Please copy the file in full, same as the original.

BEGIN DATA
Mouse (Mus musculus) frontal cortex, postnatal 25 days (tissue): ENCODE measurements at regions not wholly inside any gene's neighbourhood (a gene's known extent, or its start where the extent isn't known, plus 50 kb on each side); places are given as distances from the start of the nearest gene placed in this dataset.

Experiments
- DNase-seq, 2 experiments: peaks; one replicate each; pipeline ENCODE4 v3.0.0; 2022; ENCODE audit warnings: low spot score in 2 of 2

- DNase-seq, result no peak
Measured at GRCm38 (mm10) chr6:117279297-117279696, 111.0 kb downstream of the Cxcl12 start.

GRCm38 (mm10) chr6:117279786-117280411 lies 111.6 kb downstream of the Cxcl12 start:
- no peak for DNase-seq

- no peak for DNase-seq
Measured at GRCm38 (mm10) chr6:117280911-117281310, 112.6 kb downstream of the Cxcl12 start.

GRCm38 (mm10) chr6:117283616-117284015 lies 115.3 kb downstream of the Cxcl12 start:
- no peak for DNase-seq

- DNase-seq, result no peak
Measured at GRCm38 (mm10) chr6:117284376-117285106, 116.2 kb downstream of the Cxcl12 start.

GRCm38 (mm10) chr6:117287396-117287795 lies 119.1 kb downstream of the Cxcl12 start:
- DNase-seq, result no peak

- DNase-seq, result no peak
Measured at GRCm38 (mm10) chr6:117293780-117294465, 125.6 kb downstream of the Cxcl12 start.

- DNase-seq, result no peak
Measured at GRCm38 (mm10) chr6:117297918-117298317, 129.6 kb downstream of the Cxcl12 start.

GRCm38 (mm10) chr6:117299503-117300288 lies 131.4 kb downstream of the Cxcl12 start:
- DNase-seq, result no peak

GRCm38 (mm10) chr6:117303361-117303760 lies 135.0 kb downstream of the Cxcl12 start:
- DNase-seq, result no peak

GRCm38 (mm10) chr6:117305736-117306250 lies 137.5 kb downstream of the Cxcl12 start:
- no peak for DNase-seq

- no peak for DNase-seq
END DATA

Mouse (Mus musculus) frontal cortex, postnatal 25 days (tissue): ENCODE measurements at regions not wholly inside any gene's neighbourhood (a gene's known extent, or its start where the extent isn't known, plus 50 kb on each side); places are given as distances from the start of the nearest gene placed in this dataset.

Experiments
- DNase-seq, 2 experiments: peaks; one replicate each; pipeline ENCODE4 v3.0.0; 2022; ENCODE audit warnings: low spot score in 2 of 2

- DNase-seq, result no peak
Measured at GRCm38 (mm10) chr6:117279297-117279696, 111.0 kb downstream of the Cxcl12 start.

GRCm38 (mm10) chr6:117279786-117280411 lies 111.6 kb downstream of the Cxcl12 start:
- no peak for DNase-seq

- no peak for DNase-seq
Measured at GRCm38 (mm10) chr6:117280911-117281310, 112.6 kb downstream of the Cxcl12 start.

GRCm38 (mm10) chr6:117283616-117284015 lies 115.3 kb downstream of the Cxcl12 start:
- no peak for DNase-seq

- DNase-seq, result no peak
Measured at GRCm38 (mm10) chr6:117284376-117285106, 116.2 kb downstream of the Cxcl12 start.

GRCm38 (mm10) chr6:117287396-117287795 lies 119.1 kb downstream of the Cxcl12 start:
- DNase-seq, result no peak

- DNase-seq, result no peak
Measured at GRCm38 (mm10) chr6:117293780-117294465, 125.6 kb downstream of the Cxcl12 start.

- DNase-seq, result no peak
Measured at GRCm38 (mm10) chr6:117297918-117298317, 129.6 kb downstream of the Cxcl12 start.

GRCm38 (mm10) chr6:117299503-117300288 lies 131.4 kb downstream of the Cxcl12 start:
- DNase-seq, result no peak

GRCm38 (mm10) chr6:117303361-117303760 lies 135.0 kb downstream of the Cxcl12 start:
- DNase-seq, result no peak

GRCm38 (mm10) chr6:117305736-117306250 lies 137.5 kb downstream of the Cxcl12 start:
- no peak for DNase-seq

- no peak for DNase-seq